Harvey Armstrong remembers the details from practices, the camaraderie with the players and coaches, and the promise the 1978 football season brought to SMU.
The results from that 4-6-1 season remain blurry to him. But those don't matter now. The memories surrounding the '78 Mustangs don't revolve around what they did on the field, the former All-Southwest Conference defensive tackle said, as much as what they started.
Scripted by a salesman as a head coach, promoted by a visionary athletic director, and prompted by a high-powered offense led by two of the nation's yardage leaders at quarterback and wide receiver, Mustang Mania arrived at SMU 30 years ago this season.
That 1978 team full of raw talent set the stage for one of the most dominant eras in SMU's history. Four of its defensive players would later play in the NFL. The Pony Express backfield of Eric Dickerson and Craig James would come a year later, and winning would soon follow.
As Mustang Mania turns 30, there are few if any on-campus connections left between 2008 and 1978. But just as it did a generation ago, SMU sits as the cusp of another rebirth with a top-flight coach, working with a high-caliber offense highlighted by returning leaders at quarterback and receiver, in a program built by another visionary athletic director who is setting SMU up for greater things to come.
"I see plenty of similarities," said Armstrong, who was one of the former players in town last week at the Mustang Legends for Charity event put on by the June Jones Foundation. "In 1978 what we learned was to be able to compete. We had a lot of freshmen that grew up quick. In my third game as a freshman, we went up to Penn State and took on Matt Suey and I played against a tackle that was a number-one draft pick (Keith Dorney). We held our own. We played a tough schedule, but learned a bunch too.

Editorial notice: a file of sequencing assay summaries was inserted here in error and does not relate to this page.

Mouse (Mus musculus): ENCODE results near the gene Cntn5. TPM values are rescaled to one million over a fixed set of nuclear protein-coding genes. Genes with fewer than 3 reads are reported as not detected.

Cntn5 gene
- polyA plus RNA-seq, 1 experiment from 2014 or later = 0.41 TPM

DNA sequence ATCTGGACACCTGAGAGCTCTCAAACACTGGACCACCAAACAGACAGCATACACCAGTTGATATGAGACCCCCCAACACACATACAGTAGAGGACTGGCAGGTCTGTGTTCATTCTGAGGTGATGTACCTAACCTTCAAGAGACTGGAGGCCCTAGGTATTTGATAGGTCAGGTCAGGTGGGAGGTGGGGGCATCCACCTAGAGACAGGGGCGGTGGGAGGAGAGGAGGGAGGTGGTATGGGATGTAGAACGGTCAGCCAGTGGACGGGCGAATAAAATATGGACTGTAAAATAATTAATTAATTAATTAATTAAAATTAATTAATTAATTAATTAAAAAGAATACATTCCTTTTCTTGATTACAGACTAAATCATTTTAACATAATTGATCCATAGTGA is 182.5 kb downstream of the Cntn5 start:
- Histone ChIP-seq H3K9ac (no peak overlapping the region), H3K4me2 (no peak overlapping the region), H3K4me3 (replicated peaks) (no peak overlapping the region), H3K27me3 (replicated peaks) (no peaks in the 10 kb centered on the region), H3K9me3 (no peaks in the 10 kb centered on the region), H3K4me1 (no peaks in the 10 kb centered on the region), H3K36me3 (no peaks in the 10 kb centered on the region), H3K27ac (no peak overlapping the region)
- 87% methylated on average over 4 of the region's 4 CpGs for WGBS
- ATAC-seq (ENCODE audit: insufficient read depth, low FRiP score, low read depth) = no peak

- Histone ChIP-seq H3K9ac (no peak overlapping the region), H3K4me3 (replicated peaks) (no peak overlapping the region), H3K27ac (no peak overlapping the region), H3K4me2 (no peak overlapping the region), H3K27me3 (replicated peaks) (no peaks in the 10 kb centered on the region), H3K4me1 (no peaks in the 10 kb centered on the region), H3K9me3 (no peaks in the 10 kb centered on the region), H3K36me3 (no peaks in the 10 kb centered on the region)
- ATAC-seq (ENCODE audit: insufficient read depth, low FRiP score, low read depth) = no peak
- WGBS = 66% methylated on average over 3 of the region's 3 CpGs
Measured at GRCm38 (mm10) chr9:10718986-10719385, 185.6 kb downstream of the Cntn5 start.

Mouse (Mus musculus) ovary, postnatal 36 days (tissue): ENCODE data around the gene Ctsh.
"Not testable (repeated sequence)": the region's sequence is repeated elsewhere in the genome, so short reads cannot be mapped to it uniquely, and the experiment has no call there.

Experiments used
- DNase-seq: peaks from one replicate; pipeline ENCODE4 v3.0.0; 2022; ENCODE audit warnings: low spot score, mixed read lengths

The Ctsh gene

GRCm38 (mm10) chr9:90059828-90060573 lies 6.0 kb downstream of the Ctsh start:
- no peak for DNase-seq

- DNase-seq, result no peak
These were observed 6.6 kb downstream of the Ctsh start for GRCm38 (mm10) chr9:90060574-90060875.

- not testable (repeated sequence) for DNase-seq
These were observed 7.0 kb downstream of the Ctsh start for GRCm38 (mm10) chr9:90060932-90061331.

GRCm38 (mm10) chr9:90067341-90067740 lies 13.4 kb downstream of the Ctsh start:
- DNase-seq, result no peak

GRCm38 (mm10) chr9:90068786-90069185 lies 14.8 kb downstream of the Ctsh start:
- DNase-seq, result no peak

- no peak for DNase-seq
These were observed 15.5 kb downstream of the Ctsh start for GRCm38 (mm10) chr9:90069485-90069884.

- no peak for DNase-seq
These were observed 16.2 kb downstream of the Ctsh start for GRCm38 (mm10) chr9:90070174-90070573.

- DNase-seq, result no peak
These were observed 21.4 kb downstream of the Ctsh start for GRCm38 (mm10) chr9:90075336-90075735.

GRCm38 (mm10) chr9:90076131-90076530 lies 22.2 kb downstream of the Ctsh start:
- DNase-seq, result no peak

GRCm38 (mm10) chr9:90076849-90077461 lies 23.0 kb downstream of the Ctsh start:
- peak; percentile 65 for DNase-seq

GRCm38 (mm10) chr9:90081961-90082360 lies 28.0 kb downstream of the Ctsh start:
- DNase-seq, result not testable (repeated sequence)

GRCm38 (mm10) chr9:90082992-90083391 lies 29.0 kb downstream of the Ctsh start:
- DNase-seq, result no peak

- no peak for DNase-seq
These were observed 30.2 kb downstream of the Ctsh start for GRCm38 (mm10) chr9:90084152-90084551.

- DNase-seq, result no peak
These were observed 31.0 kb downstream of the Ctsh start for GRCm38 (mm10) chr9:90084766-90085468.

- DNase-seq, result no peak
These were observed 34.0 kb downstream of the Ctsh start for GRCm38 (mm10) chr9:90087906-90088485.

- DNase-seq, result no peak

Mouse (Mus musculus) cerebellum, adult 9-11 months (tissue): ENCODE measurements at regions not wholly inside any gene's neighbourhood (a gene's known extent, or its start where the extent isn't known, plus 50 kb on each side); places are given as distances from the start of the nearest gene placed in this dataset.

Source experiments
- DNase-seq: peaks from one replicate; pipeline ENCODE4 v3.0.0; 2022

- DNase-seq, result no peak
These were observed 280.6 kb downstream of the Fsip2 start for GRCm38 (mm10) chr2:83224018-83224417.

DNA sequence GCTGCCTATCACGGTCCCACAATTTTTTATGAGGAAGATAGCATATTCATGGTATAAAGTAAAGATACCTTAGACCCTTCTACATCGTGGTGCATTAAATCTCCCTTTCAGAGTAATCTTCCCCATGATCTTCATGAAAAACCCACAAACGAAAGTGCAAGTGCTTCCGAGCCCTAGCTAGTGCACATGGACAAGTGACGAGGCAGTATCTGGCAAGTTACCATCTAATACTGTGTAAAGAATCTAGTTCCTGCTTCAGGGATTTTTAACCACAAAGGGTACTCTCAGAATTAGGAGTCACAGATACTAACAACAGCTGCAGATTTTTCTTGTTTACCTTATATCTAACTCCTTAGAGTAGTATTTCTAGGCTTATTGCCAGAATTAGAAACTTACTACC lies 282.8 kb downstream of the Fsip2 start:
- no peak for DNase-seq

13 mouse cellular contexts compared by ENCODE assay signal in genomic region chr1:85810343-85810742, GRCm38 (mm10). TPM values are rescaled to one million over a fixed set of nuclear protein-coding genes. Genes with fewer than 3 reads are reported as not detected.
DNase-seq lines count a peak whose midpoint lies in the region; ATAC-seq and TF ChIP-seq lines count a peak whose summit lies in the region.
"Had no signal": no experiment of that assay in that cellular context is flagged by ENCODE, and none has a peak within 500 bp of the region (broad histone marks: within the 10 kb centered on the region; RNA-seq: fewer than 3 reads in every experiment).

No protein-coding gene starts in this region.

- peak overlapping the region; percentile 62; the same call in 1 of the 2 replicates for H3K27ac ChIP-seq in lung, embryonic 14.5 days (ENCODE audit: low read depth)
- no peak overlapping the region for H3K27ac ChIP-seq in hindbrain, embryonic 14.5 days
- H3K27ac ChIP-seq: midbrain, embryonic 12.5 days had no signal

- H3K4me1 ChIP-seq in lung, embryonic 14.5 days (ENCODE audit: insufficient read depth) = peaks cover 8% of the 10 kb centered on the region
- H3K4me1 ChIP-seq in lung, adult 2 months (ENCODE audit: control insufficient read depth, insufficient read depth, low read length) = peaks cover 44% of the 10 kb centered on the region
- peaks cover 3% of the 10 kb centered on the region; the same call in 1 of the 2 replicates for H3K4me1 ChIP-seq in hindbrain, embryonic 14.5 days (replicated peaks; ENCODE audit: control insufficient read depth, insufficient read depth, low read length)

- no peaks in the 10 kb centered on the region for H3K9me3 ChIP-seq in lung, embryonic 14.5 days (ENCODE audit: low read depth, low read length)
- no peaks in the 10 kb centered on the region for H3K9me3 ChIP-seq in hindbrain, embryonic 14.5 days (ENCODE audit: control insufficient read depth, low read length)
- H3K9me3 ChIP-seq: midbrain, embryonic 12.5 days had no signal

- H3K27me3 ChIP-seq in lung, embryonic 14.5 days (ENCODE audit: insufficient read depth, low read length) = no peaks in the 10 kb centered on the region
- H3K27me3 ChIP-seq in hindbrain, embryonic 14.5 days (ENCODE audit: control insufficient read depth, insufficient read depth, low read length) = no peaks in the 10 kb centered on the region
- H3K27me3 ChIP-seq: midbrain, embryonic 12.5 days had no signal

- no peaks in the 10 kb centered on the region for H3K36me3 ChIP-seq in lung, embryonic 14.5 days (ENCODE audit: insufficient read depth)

"That's what these kids are going to experience at SMU this year."
SMU can only hope to duplicate its success from 1978. The Mustangs opened the season with a 45-14 home trouncing of TCU. The following week SMU won at Florida, 35-25. Then came a narrow 26-21 loss at No. 3 Penn State. Two weeks later, SMU went back on the road and tied No. 14 Ohio State, 35-35, outgaining the Buckeyes by 200 yards and missing a 48-yard field goal for the win in the final minute.
Such success on the road against those same opponents would be unheard of for a non-BCS school today. But a similar chance for national awareness exists for the 2008 Mustangs with September games at No. 12 Texas Tech and TCU back-to-back.
Those early games in 1978 prompted SMU's surge. According to the school's media guide, SMU led the nation in increased attendance, jumping from an average of 26,000 to 52,000. More than 64,000 people saw a 3-1-1 SMU team play No. 11 Houston, its largest crowd in 13 years.